A: Only if the barriers surrounding the IT closets are designated as being fire rated on the life safety drawings, or by an authority. There is no Life Safety Code requirement to firestop penetrations in barriers surrounding IT closets simply because the closet serves IT equipment. Penetrations in fire rated barriers must be properly firestopped regardless what the barrier serve. I am not aware of a Life Safety Code requirement for IT closets to have fire rated barriers. But, perhaps, local or state authorities have regulations that may require it. You should check with them.

Fire Protection of Equipment Rooms

Q: What is the fire rating supposed to be in the walls of the hospital equipment rooms, such as the generator room, boiler room, chiller rooms, and electrical rooms? We have a disagreement as to what is required and your answer decides who is correct.

A: According to NFPA 110 (1999), section 5-2.1, generator rooms are required to have 2-hour fire rated barriers that protects the room from fire outside the room. Any 2-hour fire rated barrier is required to have 90-minute fire rated doors and frame and if there are any HVAC duct penetrations through the 2-hour barrier, then the HVAC duct opening needs to be protected in accordance with NFPA 90A Standard for the Installation of Air-Conditioning and Ventilating System, which would require a 90-minute fire damper. A boiler room is considered a hazardous area, and according to the 2000 edition of the LSC, sections 18/, the hazardous area is required to be protected with 1-hour fire rated barriers if it is considered new construction, or 1-hour barriers if it is considered existing and is not protected with sprinklers. Existing boiler rooms that are protected with sprinklers only require smoke resistant walls. All door openings in a 1-hour barrier are required to be ¾ hour fire rated, with fire rated frames. However, unlike the 2-hour barrier, a 1-hour fire rated barrier for a hazardous area is not required to have any fire dampers in a HVAC duct penetration, unless the HVAC penetration is not fully ducted. Electrical rooms typically are not required by the LSC to have fire rated barriers (walls), however NFPA 13 (1999 edition) Standard for the Installation of Sprinkler Systems, section 5-13.11 does permit an electrical room to be protected with 2-hour fire rated barriers in lieu of being protected with sprinklers. Therefore if the room does have fire rated barriers for any reason (including local or state building codes) then it would need fire dampers in the HVAC duct penetration if it is 2-hour fire rated or greater. Chiller rooms typically do not require fire rated barriers, unless the chillers are fuel-fired, then they would require the same protection as the boilers. As always, please check with your local and state authorities to determine if there are other regulations that may affect this situation.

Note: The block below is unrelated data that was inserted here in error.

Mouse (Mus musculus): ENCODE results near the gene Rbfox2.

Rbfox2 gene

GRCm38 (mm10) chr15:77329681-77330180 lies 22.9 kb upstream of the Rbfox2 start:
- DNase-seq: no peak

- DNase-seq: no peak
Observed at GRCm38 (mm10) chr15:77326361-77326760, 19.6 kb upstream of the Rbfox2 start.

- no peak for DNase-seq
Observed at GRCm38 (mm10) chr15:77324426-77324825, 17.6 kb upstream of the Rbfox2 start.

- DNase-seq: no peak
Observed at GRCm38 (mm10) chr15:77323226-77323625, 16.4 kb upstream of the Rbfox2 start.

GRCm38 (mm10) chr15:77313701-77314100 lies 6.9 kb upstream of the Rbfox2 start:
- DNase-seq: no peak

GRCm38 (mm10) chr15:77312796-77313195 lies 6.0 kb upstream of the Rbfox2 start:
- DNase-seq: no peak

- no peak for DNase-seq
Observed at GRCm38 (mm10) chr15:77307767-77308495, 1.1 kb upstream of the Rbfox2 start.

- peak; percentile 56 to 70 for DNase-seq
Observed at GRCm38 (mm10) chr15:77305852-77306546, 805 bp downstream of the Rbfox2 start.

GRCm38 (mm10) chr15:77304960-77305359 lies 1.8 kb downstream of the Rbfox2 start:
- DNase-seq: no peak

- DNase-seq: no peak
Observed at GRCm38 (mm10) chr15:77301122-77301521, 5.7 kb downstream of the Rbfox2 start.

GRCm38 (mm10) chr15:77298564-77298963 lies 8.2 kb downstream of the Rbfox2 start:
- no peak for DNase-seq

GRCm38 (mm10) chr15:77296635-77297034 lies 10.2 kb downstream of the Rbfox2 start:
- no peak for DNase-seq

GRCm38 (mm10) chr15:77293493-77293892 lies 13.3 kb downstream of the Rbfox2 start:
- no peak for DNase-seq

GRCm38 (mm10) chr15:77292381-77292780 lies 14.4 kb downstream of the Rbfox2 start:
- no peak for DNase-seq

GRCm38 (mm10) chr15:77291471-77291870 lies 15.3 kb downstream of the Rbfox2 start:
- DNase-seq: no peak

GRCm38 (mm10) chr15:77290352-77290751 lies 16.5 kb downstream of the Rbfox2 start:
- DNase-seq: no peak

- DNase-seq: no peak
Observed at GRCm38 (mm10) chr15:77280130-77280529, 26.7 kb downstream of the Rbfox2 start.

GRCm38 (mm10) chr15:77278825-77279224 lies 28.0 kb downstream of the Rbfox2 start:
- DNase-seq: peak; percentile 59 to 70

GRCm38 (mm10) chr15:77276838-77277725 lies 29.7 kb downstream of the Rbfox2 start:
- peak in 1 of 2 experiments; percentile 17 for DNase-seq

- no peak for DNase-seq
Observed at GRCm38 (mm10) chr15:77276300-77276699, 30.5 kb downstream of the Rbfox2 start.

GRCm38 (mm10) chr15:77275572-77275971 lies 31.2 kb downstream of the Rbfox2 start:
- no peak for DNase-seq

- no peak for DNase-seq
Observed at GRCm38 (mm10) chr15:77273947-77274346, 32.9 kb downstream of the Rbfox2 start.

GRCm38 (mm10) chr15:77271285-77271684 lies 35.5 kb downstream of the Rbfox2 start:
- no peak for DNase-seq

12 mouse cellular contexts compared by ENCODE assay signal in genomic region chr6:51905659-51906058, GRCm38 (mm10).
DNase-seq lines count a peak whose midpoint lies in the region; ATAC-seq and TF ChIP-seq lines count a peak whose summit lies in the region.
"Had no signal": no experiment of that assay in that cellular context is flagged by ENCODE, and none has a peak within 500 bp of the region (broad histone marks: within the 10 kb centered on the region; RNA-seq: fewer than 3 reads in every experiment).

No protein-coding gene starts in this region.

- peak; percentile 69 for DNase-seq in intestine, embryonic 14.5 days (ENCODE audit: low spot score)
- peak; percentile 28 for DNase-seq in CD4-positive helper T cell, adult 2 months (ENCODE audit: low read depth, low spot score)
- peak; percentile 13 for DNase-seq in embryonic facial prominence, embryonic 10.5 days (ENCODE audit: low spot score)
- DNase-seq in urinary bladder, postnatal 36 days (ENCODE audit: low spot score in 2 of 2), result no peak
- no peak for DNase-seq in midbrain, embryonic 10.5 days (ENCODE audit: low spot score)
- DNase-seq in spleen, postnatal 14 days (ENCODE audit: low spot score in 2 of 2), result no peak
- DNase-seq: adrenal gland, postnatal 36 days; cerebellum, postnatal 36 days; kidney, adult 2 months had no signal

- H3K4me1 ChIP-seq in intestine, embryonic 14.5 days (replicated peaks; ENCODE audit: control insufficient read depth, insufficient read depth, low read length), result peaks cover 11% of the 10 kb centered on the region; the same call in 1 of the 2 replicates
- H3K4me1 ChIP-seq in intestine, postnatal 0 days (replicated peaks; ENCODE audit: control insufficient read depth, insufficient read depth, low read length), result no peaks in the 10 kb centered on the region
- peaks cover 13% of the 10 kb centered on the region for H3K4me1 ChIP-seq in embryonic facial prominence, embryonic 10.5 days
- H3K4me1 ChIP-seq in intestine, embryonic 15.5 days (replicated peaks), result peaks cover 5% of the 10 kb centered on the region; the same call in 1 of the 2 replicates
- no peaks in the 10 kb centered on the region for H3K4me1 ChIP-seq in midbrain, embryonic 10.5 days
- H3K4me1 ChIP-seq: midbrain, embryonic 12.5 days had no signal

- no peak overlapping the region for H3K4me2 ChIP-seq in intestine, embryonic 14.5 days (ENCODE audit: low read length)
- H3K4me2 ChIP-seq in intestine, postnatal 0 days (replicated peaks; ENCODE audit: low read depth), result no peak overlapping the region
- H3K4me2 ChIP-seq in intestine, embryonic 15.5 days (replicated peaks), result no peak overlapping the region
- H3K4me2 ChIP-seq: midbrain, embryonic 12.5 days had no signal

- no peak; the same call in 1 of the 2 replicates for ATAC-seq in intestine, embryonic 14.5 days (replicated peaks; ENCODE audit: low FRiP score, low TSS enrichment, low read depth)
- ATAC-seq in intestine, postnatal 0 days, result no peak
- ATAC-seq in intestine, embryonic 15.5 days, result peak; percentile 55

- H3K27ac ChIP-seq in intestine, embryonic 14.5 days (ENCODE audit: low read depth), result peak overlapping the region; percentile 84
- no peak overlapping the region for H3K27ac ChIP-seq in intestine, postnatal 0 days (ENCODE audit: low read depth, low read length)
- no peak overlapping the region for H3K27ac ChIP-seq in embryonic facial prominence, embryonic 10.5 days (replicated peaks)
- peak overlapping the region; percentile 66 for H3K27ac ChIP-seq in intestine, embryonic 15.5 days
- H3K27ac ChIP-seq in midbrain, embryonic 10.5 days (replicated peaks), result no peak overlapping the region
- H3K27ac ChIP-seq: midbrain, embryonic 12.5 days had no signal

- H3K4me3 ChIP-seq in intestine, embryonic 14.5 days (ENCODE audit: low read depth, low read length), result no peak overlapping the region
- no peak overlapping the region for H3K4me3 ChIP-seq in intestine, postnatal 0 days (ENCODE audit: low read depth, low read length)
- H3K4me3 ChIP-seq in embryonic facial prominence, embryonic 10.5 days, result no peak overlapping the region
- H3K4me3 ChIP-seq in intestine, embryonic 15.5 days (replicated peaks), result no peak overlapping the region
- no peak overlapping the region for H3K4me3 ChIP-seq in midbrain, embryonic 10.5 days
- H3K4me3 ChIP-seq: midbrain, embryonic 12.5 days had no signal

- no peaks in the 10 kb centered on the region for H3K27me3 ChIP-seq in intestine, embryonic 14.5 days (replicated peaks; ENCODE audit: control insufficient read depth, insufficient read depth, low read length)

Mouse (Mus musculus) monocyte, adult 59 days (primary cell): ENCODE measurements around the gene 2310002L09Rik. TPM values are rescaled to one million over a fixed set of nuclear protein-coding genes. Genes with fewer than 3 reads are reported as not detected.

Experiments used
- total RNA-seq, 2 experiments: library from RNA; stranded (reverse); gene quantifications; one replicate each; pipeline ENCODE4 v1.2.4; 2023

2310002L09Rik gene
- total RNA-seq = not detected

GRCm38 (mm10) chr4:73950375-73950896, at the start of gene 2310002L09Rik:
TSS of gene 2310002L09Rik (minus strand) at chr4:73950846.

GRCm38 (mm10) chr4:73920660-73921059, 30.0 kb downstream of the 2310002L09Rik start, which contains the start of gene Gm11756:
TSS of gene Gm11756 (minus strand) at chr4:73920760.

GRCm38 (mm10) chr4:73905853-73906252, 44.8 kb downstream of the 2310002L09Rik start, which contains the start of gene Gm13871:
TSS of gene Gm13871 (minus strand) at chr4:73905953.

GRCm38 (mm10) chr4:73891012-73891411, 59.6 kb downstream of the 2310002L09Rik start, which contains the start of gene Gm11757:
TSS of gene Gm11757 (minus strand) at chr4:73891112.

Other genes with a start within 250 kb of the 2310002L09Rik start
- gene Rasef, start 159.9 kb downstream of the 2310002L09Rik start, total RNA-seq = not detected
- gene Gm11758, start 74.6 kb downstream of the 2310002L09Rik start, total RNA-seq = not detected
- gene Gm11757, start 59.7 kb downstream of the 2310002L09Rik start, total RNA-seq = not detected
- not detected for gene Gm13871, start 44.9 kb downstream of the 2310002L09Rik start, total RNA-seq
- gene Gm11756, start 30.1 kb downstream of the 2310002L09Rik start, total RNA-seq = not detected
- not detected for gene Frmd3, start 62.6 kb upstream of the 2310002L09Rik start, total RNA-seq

Good Luck!

Electrical Room Storage

Q: In a recent posting a question was raised about storage in a mechanical room. What about storage in an electrical room? Is it permitted?

A: In some cases storage is permitted, and in others, it is not. NFPA 70 National Electrical Code (1999 edition), section 450-21 limits storage in rooms containing dry-type transformers to 112½ kVA or less, as long as the combustible items stored are at least 12 inches clear of the transformer. However, the room must meet the requirements for hazardous areas found in sections 18/ in the 2000 edition of the Life Safety Code, if the room is over 50 square feet. Electrical rooms housing liquid-filled transformers are required to be 1-hour fire resistant and storage would not be permitted. There are some exceptions to these requirements associated with NFPA 70 that you may qualify for. In regards to NFPA 13 Standard for the Installation of sprinkler Systems (1999 edition), section 5-13.11 permits electrical rooms to be excluded from having automatic sprinklers, provided the room is 2-hour fire resistant rated, and the room is not used for storage. So it appears that storage in electrical rooms would be permitted according to NFPA codes and standards, other than what has been identified in this response. As always, please check with your local and state authorities to determine if they have any additional limitations.